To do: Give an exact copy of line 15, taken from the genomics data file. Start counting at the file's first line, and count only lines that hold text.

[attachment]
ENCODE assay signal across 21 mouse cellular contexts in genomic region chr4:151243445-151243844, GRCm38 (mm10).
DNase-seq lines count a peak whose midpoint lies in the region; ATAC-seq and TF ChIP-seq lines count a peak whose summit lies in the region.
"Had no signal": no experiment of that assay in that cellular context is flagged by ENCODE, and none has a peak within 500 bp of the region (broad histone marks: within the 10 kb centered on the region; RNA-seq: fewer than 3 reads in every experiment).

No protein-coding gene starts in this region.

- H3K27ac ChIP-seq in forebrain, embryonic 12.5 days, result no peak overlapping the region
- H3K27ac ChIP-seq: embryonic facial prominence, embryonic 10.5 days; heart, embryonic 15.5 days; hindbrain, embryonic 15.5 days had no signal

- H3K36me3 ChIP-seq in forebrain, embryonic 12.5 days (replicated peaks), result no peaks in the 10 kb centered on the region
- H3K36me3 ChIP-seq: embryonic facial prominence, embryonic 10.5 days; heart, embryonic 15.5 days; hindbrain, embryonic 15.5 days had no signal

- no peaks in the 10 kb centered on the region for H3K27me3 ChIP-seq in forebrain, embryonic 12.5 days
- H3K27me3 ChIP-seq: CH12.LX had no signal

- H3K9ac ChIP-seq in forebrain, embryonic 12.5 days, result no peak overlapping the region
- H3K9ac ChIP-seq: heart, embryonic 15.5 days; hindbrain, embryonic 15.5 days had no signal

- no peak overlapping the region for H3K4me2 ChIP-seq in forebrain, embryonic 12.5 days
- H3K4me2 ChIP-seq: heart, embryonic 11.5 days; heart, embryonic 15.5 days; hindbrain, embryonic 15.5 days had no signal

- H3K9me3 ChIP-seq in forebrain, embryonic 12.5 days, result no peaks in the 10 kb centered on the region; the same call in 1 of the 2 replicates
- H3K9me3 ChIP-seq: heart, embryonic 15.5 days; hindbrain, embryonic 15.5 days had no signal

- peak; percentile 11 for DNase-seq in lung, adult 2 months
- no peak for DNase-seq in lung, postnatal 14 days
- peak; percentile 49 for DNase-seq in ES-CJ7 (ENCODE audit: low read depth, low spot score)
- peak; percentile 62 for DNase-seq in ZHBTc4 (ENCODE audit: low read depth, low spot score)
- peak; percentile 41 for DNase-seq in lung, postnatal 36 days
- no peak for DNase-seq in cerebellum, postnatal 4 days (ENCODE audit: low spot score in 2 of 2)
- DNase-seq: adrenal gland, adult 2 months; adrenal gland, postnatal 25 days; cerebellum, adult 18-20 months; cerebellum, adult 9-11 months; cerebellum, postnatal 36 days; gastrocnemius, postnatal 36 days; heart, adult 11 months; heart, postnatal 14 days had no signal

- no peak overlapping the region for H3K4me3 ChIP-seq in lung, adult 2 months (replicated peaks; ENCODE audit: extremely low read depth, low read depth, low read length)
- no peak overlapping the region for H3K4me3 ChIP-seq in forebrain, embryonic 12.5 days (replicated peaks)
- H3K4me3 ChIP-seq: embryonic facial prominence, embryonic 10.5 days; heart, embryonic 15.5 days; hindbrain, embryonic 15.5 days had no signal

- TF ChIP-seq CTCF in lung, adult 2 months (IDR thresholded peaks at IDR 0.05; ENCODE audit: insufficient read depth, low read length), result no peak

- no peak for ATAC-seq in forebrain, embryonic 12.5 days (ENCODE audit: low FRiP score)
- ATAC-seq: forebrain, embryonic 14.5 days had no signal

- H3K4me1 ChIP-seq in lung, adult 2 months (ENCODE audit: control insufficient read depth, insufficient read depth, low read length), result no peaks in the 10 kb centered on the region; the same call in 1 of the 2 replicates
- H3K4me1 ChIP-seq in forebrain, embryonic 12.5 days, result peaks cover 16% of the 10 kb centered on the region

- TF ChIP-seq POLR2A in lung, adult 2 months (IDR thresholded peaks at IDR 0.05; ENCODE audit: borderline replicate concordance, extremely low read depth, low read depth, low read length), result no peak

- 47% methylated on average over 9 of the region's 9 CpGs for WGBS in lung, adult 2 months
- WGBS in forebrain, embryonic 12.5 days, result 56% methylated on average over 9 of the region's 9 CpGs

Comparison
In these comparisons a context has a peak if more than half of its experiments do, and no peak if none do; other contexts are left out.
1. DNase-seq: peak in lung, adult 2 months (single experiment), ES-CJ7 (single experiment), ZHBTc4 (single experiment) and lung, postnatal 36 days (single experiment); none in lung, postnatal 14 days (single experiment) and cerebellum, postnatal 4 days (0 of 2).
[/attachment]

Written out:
- H3K9me3 ChIP-seq in forebrain, embryonic 12.5 days, result no peaks in the 10 kb centered on the region; the same call in 1 of the 2 replicates